Coming from the Kim Beazley school of electoral pessimism, I figure
that yesterday was the day that will see John Howard returned on
October 9. The Jakarta bombing will colour the campaign for its
duration. It will be interesting to see how the Treasury budget figures
today will play in the long shadow of the Embassy bombing, if they’re
still released. The right thing has been done, and the hostilities of
campaigning have ceased – but this will surely mark the day when the
Latham campaign was brought undone, by what Harold MacMillan simply
called “events, dear boy, events”.

Analogies from history are drawn too frequently, and often
inaccurately: but today my mind turned back to the 1963 Federal
election on 30 November. The parallels offer some insights but few
lessons. I pulled down my shopworn copy of Ross McMullin’s history of
the ALP, and the Official History of Australia’s involvement in South
East Asian conflicts, to refresh my memory of the 1963 campaign.

Labor had gone into the election needing to win only two seats to
form government after the near tie in 1961 (caused largely by a credit
squeeze which prompted the Sydney Morning Herald, fearful that its
rivers of advertising gold might dry up, to editoralise in support of
Calwell and the ALP, a first for Granny Herald). The electoral tie had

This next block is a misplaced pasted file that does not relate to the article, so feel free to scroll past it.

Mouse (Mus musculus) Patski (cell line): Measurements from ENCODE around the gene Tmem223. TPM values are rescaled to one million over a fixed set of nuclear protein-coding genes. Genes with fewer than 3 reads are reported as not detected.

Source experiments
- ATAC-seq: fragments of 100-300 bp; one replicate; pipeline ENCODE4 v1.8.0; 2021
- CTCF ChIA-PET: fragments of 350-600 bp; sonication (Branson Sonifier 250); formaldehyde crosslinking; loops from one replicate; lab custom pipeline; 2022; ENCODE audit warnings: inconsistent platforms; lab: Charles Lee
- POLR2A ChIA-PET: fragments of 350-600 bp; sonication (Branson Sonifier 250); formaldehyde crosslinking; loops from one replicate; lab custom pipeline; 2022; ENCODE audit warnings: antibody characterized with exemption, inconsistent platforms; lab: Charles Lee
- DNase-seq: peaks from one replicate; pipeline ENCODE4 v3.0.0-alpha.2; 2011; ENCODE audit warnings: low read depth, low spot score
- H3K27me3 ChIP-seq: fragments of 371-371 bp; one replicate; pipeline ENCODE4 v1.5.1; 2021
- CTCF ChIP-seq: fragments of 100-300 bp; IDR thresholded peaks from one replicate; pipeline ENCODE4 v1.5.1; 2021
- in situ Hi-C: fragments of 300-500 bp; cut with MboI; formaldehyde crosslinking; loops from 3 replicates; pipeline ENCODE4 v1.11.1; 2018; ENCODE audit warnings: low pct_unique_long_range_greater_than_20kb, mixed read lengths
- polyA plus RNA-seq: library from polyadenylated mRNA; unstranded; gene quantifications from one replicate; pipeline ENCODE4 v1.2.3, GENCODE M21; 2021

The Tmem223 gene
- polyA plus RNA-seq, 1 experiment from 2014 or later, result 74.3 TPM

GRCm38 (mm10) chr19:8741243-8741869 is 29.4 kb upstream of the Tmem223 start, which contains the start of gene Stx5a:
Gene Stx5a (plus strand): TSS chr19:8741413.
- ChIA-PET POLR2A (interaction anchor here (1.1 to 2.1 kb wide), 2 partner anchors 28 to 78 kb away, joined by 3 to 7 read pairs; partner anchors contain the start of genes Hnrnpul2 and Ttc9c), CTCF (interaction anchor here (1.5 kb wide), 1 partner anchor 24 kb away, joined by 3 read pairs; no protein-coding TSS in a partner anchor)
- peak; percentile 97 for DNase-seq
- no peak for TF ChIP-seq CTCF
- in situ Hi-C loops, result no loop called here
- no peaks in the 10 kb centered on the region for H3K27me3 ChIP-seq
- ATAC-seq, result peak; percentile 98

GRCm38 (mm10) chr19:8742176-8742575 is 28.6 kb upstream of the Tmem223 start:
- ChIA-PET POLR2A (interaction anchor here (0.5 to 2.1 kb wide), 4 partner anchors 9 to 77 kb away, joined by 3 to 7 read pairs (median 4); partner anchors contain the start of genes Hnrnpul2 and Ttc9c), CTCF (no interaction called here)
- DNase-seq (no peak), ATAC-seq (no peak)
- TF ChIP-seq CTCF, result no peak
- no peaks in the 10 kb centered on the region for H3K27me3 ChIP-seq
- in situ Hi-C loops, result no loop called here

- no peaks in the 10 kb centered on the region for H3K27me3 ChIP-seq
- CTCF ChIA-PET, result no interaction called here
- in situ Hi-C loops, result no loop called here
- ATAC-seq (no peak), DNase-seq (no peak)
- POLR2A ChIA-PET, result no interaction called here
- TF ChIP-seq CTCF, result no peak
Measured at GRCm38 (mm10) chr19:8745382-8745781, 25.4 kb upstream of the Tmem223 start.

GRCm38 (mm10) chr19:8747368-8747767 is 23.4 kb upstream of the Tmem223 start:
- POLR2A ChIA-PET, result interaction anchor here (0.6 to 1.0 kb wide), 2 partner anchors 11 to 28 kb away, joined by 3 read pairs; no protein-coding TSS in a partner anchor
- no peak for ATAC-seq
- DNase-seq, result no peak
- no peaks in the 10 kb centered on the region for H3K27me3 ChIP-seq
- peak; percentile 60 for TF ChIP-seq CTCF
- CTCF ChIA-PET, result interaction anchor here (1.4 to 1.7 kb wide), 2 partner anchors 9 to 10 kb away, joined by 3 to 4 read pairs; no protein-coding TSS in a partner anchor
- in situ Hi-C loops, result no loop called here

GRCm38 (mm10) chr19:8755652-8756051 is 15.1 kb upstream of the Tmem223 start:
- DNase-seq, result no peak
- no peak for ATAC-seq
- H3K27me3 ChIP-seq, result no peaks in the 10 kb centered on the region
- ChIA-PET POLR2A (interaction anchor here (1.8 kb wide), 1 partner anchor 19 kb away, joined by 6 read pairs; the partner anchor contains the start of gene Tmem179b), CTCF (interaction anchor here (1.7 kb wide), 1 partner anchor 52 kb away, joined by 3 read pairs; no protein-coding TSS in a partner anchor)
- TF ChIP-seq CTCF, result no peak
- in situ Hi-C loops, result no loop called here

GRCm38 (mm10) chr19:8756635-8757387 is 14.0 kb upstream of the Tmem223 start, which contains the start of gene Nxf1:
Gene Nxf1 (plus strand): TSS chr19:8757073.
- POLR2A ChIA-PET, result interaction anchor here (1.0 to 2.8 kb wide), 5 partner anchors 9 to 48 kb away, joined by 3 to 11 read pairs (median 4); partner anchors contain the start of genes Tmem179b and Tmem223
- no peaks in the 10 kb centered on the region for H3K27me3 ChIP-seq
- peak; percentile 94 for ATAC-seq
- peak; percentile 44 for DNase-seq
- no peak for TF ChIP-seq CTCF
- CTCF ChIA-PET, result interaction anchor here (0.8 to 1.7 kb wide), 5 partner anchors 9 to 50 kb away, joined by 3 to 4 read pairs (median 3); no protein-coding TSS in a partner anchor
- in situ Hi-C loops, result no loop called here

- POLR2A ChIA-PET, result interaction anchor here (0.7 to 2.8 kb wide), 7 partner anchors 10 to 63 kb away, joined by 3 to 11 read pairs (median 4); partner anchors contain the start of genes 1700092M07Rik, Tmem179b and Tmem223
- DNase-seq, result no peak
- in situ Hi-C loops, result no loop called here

been broken in Menzies’ favour by Jim Killen winning Moreton by a very
slim margin.

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The 1963 election saw the State Aid for non-government schools
debate reach a crescendo as the ALP locked its Parliamentary members
into opposing State Aid. Proving that there’s really nothing new under
the sun when it comes to politics, for the cost of some science labs
for non-Government schools, Menzies was able to drive a wedge right
through the ALP, and its core constituency, that took nearly a decade
to overcome.

Following the 1961 credit squeeze, Menzies was accused of brazenly
stealing Labor’s economic policies, which he had denounced in the 1961
election as irresponsibile and inflationary, to kickstart the economy.
Menzies would surely smile on Howard’s brazen efforts in rebranding
himself as Medicare’s best friend. Another parallel for Menzies and
Howard was the constant speculation that this would be Menzies’ last
campaign as Prime Minister, given that he would turn 69 in December
1963. (In its own parallel, Labor had a star recruit running for it a
la Peter Garrett: running against the Olympic cyclist, Hubert Opperman
in the seat of Corio was the rising star of the Labor movement, Bob
Hawke. Hawke ran Opperman to the line with a #% swing to Labor, against
the national swing away from Labor of 2.5%).

Anticipating the debate over the Free Trade Agreement agreement, in
1963 Labor was again split, this time over the issue of building the
North-west Cape communications facility, which would support the US
nuclear submarine capability. A foreign base on Australian soil and
supporting America’s nuclear program sent the Left into a frenzy,
hoping that it would prevail and oppose the Government’s plans. But
there was a significant pro-American elements in the leadership of the